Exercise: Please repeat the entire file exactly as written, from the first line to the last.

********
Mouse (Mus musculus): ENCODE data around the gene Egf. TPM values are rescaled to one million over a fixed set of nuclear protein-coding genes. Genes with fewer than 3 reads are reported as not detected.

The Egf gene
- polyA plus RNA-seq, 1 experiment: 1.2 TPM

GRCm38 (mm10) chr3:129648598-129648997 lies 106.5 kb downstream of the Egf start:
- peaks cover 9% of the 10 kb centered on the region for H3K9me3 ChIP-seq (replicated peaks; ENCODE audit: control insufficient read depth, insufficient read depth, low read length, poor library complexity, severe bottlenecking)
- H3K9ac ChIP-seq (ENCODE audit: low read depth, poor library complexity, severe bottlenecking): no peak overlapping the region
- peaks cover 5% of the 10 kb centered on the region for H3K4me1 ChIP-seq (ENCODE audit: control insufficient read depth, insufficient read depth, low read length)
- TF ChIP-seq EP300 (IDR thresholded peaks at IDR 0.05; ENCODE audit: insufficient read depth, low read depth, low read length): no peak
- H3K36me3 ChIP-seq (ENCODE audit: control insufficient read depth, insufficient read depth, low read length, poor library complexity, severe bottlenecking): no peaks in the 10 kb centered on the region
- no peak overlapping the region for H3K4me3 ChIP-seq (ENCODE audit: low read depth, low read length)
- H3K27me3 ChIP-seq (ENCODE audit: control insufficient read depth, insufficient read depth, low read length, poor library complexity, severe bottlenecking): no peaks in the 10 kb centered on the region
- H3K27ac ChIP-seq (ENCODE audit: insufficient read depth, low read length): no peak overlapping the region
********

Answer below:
Mouse (Mus musculus): ENCODE data around the gene Egf. TPM values are rescaled to one million over a fixed set of nuclear protein-coding genes. Genes with fewer than 3 reads are reported as not detected.

The Egf gene
- polyA plus RNA-seq, 1 experiment: 1.2 TPM

GRCm38 (mm10) chr3:129648598-129648997 lies 106.5 kb downstream of the Egf start:
- peaks cover 9% of the 10 kb centered on the region for H3K9me3 ChIP-seq (replicated peaks; ENCODE audit: control insufficient read depth, insufficient read depth, low read length, poor library complexity, severe bottlenecking)
- H3K9ac ChIP-seq (ENCODE audit: low read depth, poor library complexity, severe bottlenecking): no peak overlapping the region
- peaks cover 5% of the 10 kb centered on the region for H3K4me1 ChIP-seq (ENCODE audit: control insufficient read depth, insufficient read depth, low read length)
- TF ChIP-seq EP300 (IDR thresholded peaks at IDR 0.05; ENCODE audit: insufficient read depth, low read depth, low read length): no peak
- H3K36me3 ChIP-seq (ENCODE audit: control insufficient read depth, insufficient read depth, low read length, poor library complexity, severe bottlenecking): no peaks in the 10 kb centered on the region
- no peak overlapping the region for H3K4me3 ChIP-seq (ENCODE audit: low read depth, low read length)
- H3K27me3 ChIP-seq (ENCODE audit: control insufficient read depth, insufficient read depth, low read length, poor library complexity, severe bottlenecking): no peaks in the 10 kb centered on the region
- H3K27ac ChIP-seq (ENCODE audit: insufficient read depth, low read length): no peak overlapping the region